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Recount set for cop tax vote



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November 24, 2010 - Jack Curtis wants a recount regarding Oxford Township's recently failed police tax increase and he's going to get it.

"We need good police protection to maintain this good community," he said.

A recount is scheduled for 9 a.m. Monday, Nov. 29 at the Oakland County Executive Office Building Conference Center (2100 Pontiac Lake Rd.) in Waterford.

Voters failed the proposed five-year, 0.75-mill increase by a margin of 2,885 to 2,883 in the Nov. 2 election.

Based on current budget projections, the township is facing the prospect of having to cut up to five of its 15 Oakland County Sheriff's officers.

Given all the complimentary things Curtis had to say about Oxford's parks, schools, library, fire department and downtown area, he can't imagine not having adequate police protection to keep the community safe and secure.

"For me, it's the final piece in the puzzle," he said. "We can't let our police department go by the wayside for 0.75 mills."

In Curtis' opinion, all it would take for people to pay the extra $75 a year (on average) for police services is one less Friday night out or one less trip up north.

"We just need to make sure that this vote was counted correctly," said Curtis, who serves on the township's planning commission. "Something's not right."

It was a difference of 29 votes that sparked Curtis' concern as to whether everything was counted accurately.

A total of 5,768 voters cast ballots concerning the proposed police tax increase.

However, a total of 5,797 residents voted on the separate proposition seeking a straight renewal of the police millage.

Voters approved the three-year, 2.9152-mill renewal by a margin of 4,045 to 1,752.

Curtis also noticed that a large number of folks didn't cast a 'yes' or 'no' vote for either police tax proposition.

A total of 6,064 voters in the unincorporated township (outside the village) participated in the Nov. 2 election. Based on that number, it appears 267 didn't vote on the renewal and 296 didn't vote on the increase.

County Elections Director Joe Rozell cated there "are really only two instances where you see vote totals change" as a result of a recount.

One involves a voter who made only a "marginal mark" in the 'yes' or 'no' oval and the machine didn't initially read it because it wasn't completely filled in.

The other involves a voter who originally marked 'yes' or 'no' by mistake, then tried to correct it by crossing out their initial vote and filling in the other oval.

"The machine doesn't know that the voter tried to correct that. It just sees both ovals are marked and it considers that race over-voted, so it's not counted," Rozell explained.

If the recount does yield a change in the final vote tallies, there's no guarantee the millage increase will pass.

"It's just as possible there's two additional 'no' votes," Rozell noted. "The important thing is everything will be examined and we'll make sure, pass or fail, the outcome is the way it's supposed to be."

All of the votes will be recounted by tabulating machines.

Any ballot that experiences an issue while being processed will be examined by the county Board of Canvassers, according to Rozell. The board will then determine the disposition of each of those ballots.

Rozell said Curtis has the right to appoint "challengers" to be present at each tabulator. These people can observe the process and challenge how the board decides to count a ballot.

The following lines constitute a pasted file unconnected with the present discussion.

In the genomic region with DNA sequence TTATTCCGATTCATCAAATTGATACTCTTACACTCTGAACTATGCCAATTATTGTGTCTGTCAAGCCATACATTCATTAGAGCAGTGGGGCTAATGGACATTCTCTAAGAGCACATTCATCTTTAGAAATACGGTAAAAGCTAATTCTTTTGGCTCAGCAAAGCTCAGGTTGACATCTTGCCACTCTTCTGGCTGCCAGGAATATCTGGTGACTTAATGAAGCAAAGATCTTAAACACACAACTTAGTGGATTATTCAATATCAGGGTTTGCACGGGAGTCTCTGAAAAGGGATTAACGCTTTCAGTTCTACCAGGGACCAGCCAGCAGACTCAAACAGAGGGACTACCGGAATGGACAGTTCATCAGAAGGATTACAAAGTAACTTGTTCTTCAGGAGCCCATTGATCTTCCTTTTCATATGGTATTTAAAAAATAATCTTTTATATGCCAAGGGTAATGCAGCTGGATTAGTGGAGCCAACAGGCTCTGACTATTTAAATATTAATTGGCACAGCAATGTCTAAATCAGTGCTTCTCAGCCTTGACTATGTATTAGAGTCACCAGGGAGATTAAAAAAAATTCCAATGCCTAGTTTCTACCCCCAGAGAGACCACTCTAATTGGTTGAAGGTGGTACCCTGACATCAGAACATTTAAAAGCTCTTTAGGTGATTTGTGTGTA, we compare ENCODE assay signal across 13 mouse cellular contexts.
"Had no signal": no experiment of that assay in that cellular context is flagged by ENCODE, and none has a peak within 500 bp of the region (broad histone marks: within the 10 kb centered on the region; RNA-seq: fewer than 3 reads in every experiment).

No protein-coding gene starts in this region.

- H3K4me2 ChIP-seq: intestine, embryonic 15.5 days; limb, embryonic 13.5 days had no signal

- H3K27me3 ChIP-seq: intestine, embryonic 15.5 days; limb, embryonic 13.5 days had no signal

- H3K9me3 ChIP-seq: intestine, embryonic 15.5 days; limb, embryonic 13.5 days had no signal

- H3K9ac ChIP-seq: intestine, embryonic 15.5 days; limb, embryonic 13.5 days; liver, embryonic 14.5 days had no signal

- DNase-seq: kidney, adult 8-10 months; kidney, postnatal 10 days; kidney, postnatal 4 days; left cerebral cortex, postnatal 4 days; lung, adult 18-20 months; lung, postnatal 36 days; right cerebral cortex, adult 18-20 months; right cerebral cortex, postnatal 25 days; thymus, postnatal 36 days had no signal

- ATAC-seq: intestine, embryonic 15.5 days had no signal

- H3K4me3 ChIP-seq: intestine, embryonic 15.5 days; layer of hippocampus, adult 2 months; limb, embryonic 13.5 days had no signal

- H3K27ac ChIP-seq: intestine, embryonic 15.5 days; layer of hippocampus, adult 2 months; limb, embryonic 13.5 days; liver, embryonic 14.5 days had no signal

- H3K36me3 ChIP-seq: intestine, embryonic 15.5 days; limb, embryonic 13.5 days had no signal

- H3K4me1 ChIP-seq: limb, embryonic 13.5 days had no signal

Curtis is paying $120 out of his own pocket for this recount. That's $10 for each of the township's six precincts, plus an additional $10 for the absentee ballots in each precinct.

According to Rozell, the township will be billed for the remainder of the recount's cost, which he estimated to be approximately $1,500.

The public is more than welcome to attend the recount.

"They'll be a designated public area where they can watch the whole process," Rozell said.

indi"The machine doesn't know that the voter tried to correct that, it just sees both ovals are marked and it considers that race over-voted, so it's not counted," Rozell explained.

If the recount does yield a change in the number of votes, there's no guarantee the millage increase will pass..

"It's just as possible there's two additional 'no' votes," Rozell said. "The important thing is everything will be examined and we'll make sure, pass or fail, the outcome is the way it's supposed to be."

All of the votes will be recounted by tabulating machines.

Any ballot that experiences an issue while being processed will be examined by the county Board of Canvassers, according to Rozell. The board will then determine the disposition of each of those ballots.

Rozell said Curtis has the right to appoint "challengers" to be present at each tabulator. These people can observe the process and challenge how the board decides to count a ballot.

Curtis is paying $120 out of his own pocket for this recount. That's $10 for each of the township's six precincts, plus an additional $10 for the absentee ballots in each precinct.

According to Rozell, the township will be billed for the remainder of the recount's cost, which he estimated to be approximately $1,500.

The public is welcome to attend the recount.

"They'll be a designated public area where they can watch the whole process," Rozell said.

CJ Carnacchio is editor for The Oxford Leader. He lives in the Village of Oxford with his wife Connie and daughter Larissa. When he's not busy working on the newspaper, he enjoys cigars/pipes, Martinis/Scotch, hunting and fishing.
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